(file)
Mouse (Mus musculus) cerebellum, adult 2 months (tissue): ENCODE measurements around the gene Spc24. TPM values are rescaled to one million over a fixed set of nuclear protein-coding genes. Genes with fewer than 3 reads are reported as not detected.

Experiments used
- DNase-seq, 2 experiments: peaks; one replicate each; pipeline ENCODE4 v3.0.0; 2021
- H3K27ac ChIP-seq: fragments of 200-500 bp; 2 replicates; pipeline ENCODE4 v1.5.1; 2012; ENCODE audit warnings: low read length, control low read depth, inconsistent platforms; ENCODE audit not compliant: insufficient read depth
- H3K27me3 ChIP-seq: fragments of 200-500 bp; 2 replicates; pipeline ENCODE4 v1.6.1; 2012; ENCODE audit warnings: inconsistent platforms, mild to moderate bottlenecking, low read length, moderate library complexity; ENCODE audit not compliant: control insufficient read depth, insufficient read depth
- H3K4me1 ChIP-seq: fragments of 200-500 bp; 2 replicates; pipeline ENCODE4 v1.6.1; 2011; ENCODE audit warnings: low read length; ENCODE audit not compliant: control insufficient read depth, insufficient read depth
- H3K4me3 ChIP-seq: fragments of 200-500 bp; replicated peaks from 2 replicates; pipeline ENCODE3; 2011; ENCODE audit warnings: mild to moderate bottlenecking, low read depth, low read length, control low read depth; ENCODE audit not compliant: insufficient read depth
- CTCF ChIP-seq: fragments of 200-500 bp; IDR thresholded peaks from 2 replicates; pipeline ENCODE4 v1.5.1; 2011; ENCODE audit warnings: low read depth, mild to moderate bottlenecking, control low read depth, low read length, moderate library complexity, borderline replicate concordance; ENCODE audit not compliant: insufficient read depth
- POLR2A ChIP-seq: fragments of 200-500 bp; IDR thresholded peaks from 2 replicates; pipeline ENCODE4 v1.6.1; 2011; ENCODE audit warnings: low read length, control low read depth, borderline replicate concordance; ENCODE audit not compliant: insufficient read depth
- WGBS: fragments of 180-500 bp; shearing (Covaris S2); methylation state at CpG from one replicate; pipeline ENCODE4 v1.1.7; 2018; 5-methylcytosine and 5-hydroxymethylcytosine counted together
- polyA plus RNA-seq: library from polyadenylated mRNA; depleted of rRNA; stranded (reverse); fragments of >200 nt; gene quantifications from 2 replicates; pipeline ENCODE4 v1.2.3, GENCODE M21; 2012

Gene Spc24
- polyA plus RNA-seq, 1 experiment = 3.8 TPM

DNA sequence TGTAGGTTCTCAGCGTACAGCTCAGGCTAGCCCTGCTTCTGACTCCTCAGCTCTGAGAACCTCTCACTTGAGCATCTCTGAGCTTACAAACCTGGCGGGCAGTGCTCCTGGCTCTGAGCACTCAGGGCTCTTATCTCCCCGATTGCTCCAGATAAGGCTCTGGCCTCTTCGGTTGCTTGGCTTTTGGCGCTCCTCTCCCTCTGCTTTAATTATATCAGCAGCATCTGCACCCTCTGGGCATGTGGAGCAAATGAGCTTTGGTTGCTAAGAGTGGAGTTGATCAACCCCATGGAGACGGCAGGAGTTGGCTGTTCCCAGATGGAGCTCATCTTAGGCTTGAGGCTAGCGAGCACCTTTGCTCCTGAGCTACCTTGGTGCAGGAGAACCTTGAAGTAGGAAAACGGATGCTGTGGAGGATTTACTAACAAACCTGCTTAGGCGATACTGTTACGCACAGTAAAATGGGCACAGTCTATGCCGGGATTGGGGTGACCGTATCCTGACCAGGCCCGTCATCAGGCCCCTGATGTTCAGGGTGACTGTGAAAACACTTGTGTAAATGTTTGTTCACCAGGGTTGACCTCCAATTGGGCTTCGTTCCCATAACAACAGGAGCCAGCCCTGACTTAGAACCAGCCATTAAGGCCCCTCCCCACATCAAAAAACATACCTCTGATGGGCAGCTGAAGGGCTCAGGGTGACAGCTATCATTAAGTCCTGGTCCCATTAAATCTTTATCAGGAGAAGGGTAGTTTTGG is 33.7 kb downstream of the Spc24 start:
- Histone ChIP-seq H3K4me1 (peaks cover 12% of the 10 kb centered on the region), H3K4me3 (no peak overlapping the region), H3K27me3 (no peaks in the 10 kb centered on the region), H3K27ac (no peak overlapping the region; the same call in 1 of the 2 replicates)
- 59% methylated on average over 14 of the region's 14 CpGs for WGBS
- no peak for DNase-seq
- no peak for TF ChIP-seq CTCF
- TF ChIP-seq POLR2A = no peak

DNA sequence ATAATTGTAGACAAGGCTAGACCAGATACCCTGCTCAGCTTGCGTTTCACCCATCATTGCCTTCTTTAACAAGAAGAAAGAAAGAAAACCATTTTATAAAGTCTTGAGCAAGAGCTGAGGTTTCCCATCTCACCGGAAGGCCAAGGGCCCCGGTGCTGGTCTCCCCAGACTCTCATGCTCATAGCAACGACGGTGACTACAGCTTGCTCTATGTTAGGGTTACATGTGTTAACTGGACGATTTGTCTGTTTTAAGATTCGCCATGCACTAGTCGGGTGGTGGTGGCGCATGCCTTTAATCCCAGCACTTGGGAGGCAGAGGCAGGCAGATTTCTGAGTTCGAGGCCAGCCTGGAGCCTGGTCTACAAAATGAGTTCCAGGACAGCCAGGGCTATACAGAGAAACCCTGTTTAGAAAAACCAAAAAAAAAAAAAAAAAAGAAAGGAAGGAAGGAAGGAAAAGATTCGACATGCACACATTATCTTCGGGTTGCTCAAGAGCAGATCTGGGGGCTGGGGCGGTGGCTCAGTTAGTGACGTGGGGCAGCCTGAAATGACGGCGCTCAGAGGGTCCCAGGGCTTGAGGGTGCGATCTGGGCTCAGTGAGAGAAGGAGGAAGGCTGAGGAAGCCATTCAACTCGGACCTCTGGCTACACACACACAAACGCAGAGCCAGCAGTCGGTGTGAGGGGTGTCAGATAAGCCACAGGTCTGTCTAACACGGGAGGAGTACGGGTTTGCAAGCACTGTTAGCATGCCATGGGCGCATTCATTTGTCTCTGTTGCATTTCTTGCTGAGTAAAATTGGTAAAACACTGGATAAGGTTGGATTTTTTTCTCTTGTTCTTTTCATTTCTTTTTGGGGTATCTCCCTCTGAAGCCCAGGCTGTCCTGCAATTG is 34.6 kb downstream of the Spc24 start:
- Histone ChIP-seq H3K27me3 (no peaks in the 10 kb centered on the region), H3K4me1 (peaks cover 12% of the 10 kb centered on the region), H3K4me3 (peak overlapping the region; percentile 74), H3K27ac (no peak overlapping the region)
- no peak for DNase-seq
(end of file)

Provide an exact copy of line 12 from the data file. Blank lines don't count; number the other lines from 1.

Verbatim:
Gene Spc24